The pluses for the non-initiate are a pretty good overview, in a very big-picture way, of the main macro issues in relativity and the big landmarks in string theory. Quantum mechanics is handled less successfully, but, as Greene acknowledges, more is scarcely possible without quickly descending into considerable mathematical complexity. However, some very rough qm concepts are weaved nicely with relativity in the course of explaining how string theory might resolve the conflicts between the two and the conflicts between relativity and the "big bang" theory and black hole theory. The end result is that one gets a pretty nice bird's eye view of the field (as confirmed by a couple of my friends who ARE cosmologists).
The book is a quick read, but you won't get the concepts in a single read. Partly this is because there is a lot of stuff and it becomes increasingly complex as the book proceeds. Partly this is because Greene's style is somewhat truncated; over and over again he provides a grand build up to a large-scale chunk of string- or M-theory, only to have the denoument be frustratingly short on any sort of detail. I sense the hand of the editor here, and I have the feeling that Greene may have been forced to cut out some of his slightly more technical explanations. These would have been welcome. The end notes help a little.
The other "problems" with the book may be "problems" of the field itself. After a while, you are so many levels down that you aren't sure if Greene is talking about a theory of how the universe works, or a theory of how a theory works, or a theory of how a set of theories works, or a theory of how a set of metatheories get the point. Much of this stuff is taking place in a realm that is purely hypothetical. As Greene acknowledges, there is little prospect of experimental verification of any of this stuff at presently achievable energies. Many of the "breakthroughs" he describes have taken place purely on paper; they are breakthroughs not because they have been proven experimentally, but because they are theoretically plausible or consistent. The overarching impression one leaves this book with is a combination of (1) my this is clever and (2) has this whole thing become a house of cards? Greene recounts a series of discoveries that have "saved" physics by resolving inconsistencies between various observations, but are these really possible features of a universe or clever tricks that exist only in our heads?
On the other hands, this book lets the reader understand where the big quesions remain, some of which Greene articulates and some of which he doesn't. For instance, he talks much about the fabric of spacetime and of the compact dimensions predicted by string theory and supergravity, but what about the time dimension? Are all the compact dimensions spatial? Are some more time-like? Is there some intermediate state? And if there was a big bang, what caused it? Is it enough to say that the notion of causality has no meaning in this context?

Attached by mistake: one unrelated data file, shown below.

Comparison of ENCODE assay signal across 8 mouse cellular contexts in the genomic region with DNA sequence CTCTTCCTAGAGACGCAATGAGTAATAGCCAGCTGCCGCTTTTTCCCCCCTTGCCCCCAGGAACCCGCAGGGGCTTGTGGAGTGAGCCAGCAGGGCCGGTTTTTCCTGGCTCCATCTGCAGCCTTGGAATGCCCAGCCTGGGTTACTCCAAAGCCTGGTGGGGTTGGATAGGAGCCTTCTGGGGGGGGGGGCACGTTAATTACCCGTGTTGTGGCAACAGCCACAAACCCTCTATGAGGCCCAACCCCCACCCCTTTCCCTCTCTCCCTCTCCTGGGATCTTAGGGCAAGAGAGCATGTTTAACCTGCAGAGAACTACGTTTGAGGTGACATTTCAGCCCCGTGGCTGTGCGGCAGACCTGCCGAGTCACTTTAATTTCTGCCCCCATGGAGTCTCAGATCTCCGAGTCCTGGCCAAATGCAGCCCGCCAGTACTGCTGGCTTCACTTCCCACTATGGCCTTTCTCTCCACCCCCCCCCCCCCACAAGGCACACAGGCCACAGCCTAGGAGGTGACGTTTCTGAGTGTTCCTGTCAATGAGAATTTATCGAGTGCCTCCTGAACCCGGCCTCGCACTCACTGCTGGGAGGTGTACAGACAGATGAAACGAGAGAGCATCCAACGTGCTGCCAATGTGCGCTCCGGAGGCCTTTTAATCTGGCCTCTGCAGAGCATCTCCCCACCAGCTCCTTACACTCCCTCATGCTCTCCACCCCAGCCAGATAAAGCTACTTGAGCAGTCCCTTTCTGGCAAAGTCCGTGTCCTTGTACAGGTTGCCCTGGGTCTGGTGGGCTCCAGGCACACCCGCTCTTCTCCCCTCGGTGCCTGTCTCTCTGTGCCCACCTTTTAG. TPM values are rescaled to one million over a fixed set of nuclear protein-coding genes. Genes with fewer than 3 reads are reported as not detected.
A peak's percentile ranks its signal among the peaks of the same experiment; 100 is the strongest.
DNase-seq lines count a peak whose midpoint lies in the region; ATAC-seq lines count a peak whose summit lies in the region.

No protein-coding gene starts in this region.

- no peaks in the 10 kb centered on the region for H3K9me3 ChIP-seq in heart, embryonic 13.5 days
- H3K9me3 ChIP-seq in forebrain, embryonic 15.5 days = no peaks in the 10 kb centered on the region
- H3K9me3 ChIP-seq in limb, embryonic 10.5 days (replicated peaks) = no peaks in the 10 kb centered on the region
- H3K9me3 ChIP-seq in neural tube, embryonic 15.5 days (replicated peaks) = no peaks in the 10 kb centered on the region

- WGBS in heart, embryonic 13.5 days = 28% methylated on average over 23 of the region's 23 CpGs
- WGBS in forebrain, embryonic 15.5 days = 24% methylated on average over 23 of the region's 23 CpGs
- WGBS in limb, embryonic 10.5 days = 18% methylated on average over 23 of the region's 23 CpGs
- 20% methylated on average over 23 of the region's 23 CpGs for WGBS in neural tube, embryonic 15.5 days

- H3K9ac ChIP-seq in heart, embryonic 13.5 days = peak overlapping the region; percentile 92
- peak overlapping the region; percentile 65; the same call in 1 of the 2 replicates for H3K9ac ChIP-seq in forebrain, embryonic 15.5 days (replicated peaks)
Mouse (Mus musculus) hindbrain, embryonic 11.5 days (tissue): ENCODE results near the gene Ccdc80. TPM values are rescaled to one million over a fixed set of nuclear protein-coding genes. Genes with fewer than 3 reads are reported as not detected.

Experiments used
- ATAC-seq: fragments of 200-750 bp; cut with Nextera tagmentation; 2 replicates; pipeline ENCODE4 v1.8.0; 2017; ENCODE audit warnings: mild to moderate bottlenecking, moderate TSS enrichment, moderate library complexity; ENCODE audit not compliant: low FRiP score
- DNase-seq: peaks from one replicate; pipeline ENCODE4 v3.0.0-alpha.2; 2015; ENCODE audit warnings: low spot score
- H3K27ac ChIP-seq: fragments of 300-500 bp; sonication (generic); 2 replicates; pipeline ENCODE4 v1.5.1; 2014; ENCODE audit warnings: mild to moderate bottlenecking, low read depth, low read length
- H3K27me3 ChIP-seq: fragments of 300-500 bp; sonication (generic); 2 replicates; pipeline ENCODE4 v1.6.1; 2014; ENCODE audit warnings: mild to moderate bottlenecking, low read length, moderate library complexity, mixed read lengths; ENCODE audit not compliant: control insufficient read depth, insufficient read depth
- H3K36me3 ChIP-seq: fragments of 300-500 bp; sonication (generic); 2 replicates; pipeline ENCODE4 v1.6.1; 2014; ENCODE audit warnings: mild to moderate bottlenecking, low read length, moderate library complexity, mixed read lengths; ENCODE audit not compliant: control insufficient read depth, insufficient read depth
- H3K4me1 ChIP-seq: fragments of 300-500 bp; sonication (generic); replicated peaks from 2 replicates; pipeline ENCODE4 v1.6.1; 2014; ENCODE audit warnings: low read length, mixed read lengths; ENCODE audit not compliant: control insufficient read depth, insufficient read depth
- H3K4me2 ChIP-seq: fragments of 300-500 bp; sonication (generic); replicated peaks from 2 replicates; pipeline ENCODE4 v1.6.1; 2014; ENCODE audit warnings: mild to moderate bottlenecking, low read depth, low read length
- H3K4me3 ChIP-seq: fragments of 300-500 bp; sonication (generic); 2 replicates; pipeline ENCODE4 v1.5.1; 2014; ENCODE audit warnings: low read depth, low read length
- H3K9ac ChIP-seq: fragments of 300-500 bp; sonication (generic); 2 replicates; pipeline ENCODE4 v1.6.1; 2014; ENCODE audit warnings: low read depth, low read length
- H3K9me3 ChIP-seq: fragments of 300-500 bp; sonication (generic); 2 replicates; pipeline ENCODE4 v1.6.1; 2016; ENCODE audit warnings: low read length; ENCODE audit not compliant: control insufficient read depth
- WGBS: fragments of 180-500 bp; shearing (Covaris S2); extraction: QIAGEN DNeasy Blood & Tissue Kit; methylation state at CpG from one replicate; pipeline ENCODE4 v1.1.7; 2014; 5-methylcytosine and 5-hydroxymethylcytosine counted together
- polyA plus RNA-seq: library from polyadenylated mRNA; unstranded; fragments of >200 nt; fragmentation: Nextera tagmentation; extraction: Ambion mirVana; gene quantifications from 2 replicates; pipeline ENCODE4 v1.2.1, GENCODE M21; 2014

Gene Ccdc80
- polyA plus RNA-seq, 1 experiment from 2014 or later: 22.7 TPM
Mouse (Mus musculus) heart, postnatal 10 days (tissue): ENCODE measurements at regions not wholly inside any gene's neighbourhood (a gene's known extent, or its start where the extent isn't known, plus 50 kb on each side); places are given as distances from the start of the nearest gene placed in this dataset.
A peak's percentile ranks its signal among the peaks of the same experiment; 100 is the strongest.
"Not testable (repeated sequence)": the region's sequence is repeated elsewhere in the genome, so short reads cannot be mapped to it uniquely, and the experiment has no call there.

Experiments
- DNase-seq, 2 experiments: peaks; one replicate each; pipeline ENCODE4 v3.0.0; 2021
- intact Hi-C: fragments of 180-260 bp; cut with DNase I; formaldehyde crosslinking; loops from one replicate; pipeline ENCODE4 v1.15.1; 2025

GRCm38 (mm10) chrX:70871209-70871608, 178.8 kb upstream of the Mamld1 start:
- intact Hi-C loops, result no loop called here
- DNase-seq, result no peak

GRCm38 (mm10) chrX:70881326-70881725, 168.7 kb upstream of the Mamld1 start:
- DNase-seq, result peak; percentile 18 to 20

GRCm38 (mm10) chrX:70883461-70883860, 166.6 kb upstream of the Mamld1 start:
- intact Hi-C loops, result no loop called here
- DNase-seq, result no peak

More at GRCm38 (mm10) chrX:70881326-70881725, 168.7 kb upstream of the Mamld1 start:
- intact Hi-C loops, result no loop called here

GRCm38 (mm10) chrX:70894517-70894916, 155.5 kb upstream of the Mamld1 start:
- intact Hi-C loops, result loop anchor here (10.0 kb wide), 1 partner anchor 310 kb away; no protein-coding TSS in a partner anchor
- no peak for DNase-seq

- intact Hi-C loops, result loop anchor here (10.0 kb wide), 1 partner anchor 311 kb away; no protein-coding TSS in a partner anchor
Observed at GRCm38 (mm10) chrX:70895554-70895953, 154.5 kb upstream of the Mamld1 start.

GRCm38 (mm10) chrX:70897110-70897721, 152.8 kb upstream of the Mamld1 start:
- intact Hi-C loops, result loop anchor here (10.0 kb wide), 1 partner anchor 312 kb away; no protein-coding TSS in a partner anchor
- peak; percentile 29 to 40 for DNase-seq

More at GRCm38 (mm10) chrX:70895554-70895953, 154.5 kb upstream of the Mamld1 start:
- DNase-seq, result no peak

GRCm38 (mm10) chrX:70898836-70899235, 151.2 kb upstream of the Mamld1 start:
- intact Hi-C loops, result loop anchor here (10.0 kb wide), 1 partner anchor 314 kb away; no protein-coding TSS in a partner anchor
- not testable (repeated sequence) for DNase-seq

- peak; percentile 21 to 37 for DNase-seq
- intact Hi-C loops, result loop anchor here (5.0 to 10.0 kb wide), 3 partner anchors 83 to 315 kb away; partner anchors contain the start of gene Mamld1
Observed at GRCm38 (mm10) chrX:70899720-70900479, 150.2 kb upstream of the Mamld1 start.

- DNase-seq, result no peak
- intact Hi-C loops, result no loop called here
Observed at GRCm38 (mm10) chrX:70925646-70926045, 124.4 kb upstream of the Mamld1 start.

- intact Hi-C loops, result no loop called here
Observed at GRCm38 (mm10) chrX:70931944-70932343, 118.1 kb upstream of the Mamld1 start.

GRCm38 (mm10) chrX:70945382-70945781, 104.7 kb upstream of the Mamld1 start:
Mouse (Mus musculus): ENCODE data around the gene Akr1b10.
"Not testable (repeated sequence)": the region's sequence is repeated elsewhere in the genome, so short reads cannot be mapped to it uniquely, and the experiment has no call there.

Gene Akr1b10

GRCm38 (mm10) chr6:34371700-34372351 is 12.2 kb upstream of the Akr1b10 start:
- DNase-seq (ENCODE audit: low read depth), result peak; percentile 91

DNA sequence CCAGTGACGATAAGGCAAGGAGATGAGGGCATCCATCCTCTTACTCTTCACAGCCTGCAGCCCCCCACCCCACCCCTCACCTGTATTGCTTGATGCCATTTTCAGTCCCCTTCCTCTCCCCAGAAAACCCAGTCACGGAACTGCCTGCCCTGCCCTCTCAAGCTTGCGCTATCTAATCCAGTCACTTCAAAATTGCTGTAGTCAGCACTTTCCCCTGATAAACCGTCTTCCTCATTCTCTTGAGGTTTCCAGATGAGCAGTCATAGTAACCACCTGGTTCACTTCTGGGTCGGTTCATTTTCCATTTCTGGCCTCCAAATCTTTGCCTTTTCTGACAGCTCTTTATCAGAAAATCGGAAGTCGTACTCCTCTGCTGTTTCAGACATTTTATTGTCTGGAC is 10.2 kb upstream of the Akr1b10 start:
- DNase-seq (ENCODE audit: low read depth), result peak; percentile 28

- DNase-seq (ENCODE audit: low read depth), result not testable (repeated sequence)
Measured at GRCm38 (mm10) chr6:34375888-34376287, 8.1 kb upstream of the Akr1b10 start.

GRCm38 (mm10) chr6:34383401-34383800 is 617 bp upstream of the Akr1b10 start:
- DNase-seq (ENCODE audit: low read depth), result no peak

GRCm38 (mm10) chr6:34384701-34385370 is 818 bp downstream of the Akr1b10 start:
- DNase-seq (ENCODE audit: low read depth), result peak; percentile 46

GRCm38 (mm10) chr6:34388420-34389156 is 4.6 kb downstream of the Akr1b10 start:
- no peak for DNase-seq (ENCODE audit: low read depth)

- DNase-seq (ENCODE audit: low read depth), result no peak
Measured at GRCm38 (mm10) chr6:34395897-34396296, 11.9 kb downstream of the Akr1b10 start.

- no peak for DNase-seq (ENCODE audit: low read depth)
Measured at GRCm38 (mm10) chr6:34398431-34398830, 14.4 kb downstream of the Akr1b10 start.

Organizationally, it might have been better to come back to basics at the end, after the very open ended discussion of cosmology and multiverses, etc. It will be a huge intellectual feat if string theory can explain how the universe works today. That should be emphasized; its failure to explain why the universe works the way it does should not be the ending of this book.
Just my 2 cents. OK, maybe 20 cents.
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am 12. Januar 2015
Im ersten Teil des Buches werden die Grundlagen der Relativitätstheorie und der Quantenmechanik anschaulich und mit tollen Beispielen erklärt. Es ist die beste Einführung, die ich bisher gelesen habe und klar 5 Sterne.

Mit dem zweiten Teil habe ich allerdings Probleme, denn er ist nicht bodenständig genug. Der Autor schreibt z. B. in Kapitel 11 als “Ich-Erzähler” über seine Entdeckungen und mit welchen Professoren er diskutiert hat. Das liest sich nicht wie ein Sachbuch, sondern wie eine Autobiographie. Der Autor verliert hier die kritische Distanz zu seiner eigenen Forschung. Und er vergisst meiner Meinung nach auch zu oft, dass es sich bei der String “Theory” nur um eine Hypothese handelt.

Denn in der Physik werden mathematische Modelle erstellt, die die physikalische Realität möglichst genau darstellen sollen. Zuerst wird eine Vermutung, eine Hypothese als Menge von Formeln aufgestellt. Erst wenn die Formeln genügend oft in Experimenten überprüft bzw. verifiziert wurden und sie hinreichend genaue Ergebnisse liefern, werden sie als "korrekt” eingestuft und das Modell wird dann als “Theorie” bezeichnet. Korrekterweise dürfte man daher nicht von “string theory” oder “big bang theory” sprechen, da es sich noch um Hypothesen handelt.

Die "String-Theorie” ist zum jetzigen Zeitpunkt nur ein mathematisches Modell, ein Konzept. Es ist eher theoretische Mathematik als Physik. Die String-Teilchen sind so klein, man kann sie weder physikalisch untersuchen, noch mit Computern sinnvoll simulieren.